How to know if you have agoraphobia or general anxiety

In the context of the pandemic, the difference between phobias and general anxiety can become a bit murky. You may be feeling an increase in anxiety overall, but notice that you especially start panicking when you leave the house or are surrounded by people. “It’s important to remember that a great deal of general uncertainty exists given the unprecedented nature of the pandemic and resulting quarantine,” Dr. Manly says. “A certain amount of fear and anxiety about the safety of the external world is to be expected as we navigate how to move forward securely.”

If going outside seems like the trigger for your anxiety, agoraphobia might seem like an easy label. But the biggest misconception about agoraphobia, says Dr. Manly, is that it is limited to a fear of leaving your home. As mentioned earlier, the condition is more about feeling like you’re unable to escape a situation. So before calling yourself an agoraphobe, think deeply about your fears and how they’re manifesting. For example, if you can picture yourself leaving your house when the pandemic passes because you’ll no longer worried about catching the virus, that may be general anxiety rather than agoraphobia.

How to get help for agoraphobia

If you’ve noticed your fears are getting worse, continue to monitor how you’re feeling to help better distinguish if the anxiety stemming from the pandemic is actually translating to agoraphobia. If you think it is, reach out to a mental health expert to discuss getting a formal diagnosis and a treatment plan. Agoraphobia can become very persistent and chronic,” Dr. Manly says. “If an individual does not seek immediate treatment, there is an increased likelihood that the situation will worsen over time.”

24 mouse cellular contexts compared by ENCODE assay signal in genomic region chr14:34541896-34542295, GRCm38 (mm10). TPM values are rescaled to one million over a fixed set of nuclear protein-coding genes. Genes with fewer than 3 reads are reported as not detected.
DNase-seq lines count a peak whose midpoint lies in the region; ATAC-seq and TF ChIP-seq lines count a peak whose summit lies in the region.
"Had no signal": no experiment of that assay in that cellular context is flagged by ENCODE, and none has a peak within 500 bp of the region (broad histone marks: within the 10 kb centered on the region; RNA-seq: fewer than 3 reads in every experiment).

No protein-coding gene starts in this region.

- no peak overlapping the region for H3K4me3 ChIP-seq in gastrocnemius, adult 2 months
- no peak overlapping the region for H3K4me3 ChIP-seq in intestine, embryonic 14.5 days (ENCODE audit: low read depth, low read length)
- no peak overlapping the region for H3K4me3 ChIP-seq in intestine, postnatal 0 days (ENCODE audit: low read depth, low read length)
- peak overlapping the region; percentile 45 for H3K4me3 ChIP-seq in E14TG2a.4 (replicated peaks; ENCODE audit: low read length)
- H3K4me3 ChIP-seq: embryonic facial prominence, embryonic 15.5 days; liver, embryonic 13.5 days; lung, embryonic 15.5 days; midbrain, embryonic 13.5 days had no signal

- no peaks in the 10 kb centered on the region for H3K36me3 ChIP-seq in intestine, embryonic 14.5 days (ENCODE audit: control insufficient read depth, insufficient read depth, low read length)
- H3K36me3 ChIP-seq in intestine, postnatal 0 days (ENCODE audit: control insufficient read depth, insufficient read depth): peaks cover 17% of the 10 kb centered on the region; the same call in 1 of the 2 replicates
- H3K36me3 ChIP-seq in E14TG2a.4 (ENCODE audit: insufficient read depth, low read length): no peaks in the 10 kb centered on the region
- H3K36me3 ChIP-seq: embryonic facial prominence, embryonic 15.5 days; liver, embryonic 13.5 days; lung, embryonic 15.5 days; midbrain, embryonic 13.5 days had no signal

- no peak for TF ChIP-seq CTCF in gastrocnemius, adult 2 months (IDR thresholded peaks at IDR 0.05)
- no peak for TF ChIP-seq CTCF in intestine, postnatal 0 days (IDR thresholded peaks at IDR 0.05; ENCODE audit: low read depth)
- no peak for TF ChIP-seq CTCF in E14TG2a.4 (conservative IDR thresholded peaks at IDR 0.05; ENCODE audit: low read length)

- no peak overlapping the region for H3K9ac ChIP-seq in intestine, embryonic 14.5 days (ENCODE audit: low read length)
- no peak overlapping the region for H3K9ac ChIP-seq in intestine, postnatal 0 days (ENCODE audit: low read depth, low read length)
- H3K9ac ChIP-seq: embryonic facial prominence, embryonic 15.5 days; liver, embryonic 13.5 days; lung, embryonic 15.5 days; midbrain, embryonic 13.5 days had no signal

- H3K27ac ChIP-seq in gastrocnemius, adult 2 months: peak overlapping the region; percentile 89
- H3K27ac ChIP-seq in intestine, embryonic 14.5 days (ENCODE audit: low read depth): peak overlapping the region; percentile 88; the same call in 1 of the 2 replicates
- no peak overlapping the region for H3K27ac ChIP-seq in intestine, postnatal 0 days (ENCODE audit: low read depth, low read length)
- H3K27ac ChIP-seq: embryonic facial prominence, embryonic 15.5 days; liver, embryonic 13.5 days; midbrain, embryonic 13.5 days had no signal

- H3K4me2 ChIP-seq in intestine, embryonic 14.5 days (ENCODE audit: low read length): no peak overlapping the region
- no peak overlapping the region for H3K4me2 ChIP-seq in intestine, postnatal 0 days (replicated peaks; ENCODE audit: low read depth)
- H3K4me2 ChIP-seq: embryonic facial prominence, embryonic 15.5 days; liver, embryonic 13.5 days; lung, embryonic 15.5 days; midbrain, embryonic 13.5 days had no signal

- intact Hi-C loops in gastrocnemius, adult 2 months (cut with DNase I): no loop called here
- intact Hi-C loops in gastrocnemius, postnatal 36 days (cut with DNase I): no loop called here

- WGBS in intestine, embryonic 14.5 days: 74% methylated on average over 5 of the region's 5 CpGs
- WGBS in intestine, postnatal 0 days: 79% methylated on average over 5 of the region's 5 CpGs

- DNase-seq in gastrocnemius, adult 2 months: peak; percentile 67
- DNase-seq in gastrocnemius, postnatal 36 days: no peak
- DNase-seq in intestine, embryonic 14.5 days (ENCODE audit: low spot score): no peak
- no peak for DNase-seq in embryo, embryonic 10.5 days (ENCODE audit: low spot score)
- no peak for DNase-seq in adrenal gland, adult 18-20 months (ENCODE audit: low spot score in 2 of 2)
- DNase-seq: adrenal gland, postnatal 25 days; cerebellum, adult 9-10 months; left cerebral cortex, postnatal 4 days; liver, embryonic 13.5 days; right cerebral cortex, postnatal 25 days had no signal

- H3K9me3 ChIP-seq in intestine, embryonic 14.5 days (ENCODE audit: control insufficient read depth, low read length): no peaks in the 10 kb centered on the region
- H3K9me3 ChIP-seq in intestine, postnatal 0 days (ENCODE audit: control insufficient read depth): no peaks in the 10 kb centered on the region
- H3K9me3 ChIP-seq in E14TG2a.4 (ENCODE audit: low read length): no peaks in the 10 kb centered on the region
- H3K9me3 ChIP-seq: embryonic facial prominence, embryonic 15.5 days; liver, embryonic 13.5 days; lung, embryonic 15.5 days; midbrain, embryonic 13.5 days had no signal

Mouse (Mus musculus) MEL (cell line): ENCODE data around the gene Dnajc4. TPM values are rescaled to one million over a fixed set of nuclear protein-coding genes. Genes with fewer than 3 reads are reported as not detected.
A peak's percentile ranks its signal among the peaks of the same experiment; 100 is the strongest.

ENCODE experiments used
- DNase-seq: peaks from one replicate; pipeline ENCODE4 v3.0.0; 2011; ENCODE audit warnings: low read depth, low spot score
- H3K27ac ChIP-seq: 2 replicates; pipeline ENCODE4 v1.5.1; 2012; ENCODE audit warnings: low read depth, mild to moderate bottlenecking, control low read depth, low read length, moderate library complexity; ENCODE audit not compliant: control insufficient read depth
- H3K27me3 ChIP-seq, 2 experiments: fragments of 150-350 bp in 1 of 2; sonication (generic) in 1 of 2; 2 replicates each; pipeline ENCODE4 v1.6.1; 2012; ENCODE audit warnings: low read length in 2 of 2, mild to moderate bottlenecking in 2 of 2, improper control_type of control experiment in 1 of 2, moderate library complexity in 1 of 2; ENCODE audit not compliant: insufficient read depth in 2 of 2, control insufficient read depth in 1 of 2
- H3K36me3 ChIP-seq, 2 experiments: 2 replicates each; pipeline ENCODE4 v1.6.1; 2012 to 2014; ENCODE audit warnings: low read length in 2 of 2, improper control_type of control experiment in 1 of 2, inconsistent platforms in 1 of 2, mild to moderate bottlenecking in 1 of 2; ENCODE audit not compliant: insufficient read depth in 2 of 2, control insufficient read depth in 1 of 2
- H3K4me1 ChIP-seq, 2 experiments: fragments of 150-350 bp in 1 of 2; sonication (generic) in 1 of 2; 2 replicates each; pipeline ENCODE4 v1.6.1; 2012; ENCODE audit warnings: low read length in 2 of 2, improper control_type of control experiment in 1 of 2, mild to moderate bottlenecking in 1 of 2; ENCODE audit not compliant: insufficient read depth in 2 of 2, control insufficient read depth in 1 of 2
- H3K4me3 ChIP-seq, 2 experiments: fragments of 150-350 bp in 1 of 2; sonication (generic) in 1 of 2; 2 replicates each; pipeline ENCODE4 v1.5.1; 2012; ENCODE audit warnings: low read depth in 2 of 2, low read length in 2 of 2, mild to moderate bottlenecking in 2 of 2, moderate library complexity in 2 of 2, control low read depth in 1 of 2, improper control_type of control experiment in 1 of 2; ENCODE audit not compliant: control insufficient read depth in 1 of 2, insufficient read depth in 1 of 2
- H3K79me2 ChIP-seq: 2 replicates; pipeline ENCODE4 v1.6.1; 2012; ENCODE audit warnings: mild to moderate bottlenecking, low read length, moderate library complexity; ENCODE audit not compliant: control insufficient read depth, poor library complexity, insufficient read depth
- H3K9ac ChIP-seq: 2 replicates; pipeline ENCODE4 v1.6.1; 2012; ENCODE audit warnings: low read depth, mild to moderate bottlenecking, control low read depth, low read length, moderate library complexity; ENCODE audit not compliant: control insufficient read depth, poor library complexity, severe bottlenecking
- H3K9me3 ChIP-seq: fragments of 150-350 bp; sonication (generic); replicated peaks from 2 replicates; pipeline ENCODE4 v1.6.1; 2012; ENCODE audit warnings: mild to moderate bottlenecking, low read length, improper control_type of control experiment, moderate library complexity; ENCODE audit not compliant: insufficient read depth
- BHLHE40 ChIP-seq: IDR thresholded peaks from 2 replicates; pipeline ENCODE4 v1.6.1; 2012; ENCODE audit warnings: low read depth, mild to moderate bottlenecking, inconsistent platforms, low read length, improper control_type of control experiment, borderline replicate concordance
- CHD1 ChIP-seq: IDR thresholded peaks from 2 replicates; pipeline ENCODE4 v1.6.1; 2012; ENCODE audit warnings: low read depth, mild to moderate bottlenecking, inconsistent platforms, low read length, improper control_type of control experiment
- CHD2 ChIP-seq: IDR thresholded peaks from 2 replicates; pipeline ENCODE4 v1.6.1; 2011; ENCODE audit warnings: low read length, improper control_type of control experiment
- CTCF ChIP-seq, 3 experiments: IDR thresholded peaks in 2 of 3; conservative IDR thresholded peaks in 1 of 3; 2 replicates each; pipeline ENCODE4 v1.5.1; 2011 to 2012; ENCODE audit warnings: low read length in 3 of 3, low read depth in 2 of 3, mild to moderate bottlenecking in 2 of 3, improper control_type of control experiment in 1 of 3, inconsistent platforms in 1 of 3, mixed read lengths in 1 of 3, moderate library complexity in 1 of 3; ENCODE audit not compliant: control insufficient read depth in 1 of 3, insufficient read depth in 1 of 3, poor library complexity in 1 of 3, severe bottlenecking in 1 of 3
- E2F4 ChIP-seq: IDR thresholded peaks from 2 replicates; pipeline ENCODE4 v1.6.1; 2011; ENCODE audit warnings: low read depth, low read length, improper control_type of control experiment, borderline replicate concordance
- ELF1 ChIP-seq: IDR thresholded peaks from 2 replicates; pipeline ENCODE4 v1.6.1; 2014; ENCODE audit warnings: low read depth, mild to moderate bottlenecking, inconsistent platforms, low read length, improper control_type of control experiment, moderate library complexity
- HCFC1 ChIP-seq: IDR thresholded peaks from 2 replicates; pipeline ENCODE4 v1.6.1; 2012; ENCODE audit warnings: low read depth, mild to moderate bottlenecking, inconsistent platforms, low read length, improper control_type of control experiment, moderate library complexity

Like GAD, agoraphobia is usually officially diagnosed after six months of the person having persistent symptoms, explains Dr. Manly. To find a therapist, Dr. Paul Greene, director of the Manhattan Center for Cognitive-Behavioral Therapy, suggests focusing on people who note that they specifically treat phobias. “Seek a consultation with a mental health professional who has experience in cognitive-behavioral therapy (CBT) for anxiety,” he adds. CBT therapy can be particularly helpful for people with phobias because it helps identify the root of a fear and gives ways to cope when confronted with triggers.

To start your therapist search, Dr. Greene suggests exploring directories from the Anxiety and Depression Association of America and the Association of Behavioral and Cognitive Therapies. Psychology Today can also help you tailor your search to your specific issues and insurance. If you don’t have insurance, apps like Talkspace or BetterHelp offer therapy virtually with affordable plan options.

Feeling anxious is a pretty universal experience right now, but only you can tell if that anxiety is becoming debilitating or seeming like it’s turning into a phobia. Reaching out to a mental health expert can help you get more insight into why you may be struggling and what you can do to feel better.